Finally, there’s the confirmation step:

    The heading is oddly worded, considering that I have declined, not ordered a delivery. And they’ve included another commercial offer, despite the fact that I was viewing the page with Safari.

    Am I picking on the Yellow Pages? Yes, and I probably shouldn’t, because I want to encourage sustainable behaviour. I’m obviously underwhelmed by this effort, though. In web design and usability, the devil is in the details and the mistakes I’ve outlined are pretty obvious ones.

    This opt-out process seems designed to create barriers between the a site visitor and their desired outcome. Here’s the fundamental question: have they made it as easy as possible to opt-out? I’m afraid the answer is obvious.

    14 Responses to “Opting Out of the Yellow Pages”

    1. Ed Kohler

      Wow, that’s a tedious opt-out process. Many companies in the USA already offer opt-out systems. However, just because they accept out-out requests doesn’t mean they honor them. I’m 2 for 2 so far (three different companies print spam me every year) on receiving books I opted out of a year ago.

    2. Derek K. Miller

      I’m not optimistic about this working either. I saw no First Name field in the form, but the confirmation had “First Name: Miller” and “Last Name: Miller.” I wouldn’t be surprised if my deliveries don’t get cancelled because I don’t exactly match what they have in their existing database.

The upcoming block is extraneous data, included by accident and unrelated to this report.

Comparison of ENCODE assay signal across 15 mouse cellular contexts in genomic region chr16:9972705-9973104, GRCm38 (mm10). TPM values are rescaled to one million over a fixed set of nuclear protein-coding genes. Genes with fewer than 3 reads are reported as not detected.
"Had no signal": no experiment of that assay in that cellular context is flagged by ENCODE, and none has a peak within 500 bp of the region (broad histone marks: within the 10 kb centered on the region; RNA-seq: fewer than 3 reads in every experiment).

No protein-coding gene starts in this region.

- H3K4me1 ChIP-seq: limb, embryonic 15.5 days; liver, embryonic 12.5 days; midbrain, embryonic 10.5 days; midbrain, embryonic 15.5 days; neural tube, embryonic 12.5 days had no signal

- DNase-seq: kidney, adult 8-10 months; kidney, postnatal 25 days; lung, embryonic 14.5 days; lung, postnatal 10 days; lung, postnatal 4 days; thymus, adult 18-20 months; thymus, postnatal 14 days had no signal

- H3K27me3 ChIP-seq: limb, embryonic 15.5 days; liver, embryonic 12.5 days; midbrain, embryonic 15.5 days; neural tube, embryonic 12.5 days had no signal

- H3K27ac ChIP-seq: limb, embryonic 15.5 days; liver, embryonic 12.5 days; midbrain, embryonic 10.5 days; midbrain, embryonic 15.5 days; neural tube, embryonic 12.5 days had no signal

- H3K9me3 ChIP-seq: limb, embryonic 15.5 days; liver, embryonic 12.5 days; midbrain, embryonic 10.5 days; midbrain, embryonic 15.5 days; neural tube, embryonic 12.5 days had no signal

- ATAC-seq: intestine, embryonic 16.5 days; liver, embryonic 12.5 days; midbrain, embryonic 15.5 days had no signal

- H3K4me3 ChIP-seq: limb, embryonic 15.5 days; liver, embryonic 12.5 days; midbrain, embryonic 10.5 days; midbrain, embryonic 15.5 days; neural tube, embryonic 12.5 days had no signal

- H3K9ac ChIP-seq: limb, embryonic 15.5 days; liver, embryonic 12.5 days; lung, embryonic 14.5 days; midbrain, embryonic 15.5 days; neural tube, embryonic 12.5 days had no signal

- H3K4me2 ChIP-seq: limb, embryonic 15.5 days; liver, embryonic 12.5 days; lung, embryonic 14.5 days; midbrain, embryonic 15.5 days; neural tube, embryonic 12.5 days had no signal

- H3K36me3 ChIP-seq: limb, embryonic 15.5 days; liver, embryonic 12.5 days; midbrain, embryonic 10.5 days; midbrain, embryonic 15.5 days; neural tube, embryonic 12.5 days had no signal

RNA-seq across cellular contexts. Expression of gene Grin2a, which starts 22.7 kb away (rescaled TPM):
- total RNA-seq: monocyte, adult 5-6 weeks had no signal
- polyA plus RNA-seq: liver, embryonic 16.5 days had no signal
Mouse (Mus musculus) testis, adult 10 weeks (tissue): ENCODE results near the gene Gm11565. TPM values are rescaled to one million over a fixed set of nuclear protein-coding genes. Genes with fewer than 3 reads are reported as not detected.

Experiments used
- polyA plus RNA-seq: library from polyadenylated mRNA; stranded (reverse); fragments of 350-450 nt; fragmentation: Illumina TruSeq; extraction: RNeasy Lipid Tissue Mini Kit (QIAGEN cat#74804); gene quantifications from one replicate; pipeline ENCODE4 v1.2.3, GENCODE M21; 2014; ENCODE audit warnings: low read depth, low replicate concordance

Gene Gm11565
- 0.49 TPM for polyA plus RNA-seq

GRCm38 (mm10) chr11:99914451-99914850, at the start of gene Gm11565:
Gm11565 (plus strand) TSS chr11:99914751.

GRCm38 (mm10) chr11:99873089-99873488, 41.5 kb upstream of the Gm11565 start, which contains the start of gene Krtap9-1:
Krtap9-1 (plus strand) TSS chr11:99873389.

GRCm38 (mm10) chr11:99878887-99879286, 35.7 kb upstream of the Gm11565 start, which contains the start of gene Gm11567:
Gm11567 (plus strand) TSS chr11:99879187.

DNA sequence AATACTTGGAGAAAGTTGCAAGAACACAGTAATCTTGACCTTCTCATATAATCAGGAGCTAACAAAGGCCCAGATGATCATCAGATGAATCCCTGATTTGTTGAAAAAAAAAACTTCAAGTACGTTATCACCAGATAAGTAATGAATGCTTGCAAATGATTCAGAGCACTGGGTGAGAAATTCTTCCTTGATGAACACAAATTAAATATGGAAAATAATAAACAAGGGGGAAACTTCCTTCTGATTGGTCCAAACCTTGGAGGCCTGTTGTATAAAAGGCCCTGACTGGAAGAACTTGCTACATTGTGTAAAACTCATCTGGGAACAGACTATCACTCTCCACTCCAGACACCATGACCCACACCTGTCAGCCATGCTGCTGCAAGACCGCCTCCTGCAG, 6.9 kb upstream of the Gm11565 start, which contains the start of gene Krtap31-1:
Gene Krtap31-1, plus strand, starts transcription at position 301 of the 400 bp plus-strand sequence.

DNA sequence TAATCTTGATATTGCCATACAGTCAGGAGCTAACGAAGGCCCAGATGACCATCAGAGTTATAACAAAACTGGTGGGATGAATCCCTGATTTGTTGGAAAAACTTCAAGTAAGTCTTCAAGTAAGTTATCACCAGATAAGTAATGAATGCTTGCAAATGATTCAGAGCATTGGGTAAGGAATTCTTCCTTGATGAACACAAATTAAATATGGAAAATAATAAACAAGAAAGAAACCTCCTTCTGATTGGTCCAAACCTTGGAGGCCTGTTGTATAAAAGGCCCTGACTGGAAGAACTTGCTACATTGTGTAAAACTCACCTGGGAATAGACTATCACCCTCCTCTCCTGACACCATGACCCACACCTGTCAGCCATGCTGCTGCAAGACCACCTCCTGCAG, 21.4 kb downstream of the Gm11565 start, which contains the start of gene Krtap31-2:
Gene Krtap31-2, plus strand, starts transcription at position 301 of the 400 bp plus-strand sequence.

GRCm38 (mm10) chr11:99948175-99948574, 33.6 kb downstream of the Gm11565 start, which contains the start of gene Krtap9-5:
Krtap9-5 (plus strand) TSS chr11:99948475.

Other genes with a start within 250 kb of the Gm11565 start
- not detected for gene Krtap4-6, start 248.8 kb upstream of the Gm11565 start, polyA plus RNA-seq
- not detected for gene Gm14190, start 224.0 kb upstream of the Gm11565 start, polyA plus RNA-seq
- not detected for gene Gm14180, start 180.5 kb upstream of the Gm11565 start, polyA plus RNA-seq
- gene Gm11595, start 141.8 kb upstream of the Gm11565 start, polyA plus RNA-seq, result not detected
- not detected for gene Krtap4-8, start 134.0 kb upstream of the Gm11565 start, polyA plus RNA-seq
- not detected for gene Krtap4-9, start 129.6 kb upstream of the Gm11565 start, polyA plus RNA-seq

Plus, I decided I still wanted a white pages, and selected “1” for how many I wanted, since that’s what it was asking. On the confirmation, it told me I was getting 1 additional copy, so I had to go back.

      The page for Facebook/iPhone/BlackBerry/text apps was bizarre too. If I selected any, what would happen? I’m guessing I’d get taken to their various download stores/app confirmation pages, but they give no indication, so I was wary to try.

      And man, a Yellow Pages toolbar for Internet Explorer? Is this 1998?

      Anyway, we’ll see if it works. You’re right, it could have been far, far better.

    3. Stewart

      Who gets a Yellow Pages? When I’ve lived in condos there was always a huge pile of them in the mail room – but certainly not enough for one per condo (although still too many). Is it tied to who has a landline?

      Whilst I agree with many of your comments I was confused about your reference to the FAQ pdf. I’ve used the site and ione click and it appears. Why would this would discourage me?

      darren Reply:

      For lots of users, clicking a PDF has sup-optimal results: they’re prompted to save something to their desktop, they don’t have Adobe Acrobat installed, their MIME-types are all screwed up and so forth.

      Additionally, if you link to a non-web page, it’s a best practice to tell your users what to expect, usually by putting PDF or MP3 in parentheses after the link.

      In short, offering a PDF can be a significant barrier to usage for a lot of people. Anecdotally, I’m far less likely to bother with a PDF link than a regular old link to a web page.

      So that begs the question: why not just put the FAQ on a web page?

      darren Reply:

      I just wanted to add that they’ve managed to execute another FAQ on their site on a plain old web page, so it seems technically doable.

    4. Stewart

      I agree that putting PDF in parentheses would be nice to see and the FAQ could be a simple web page.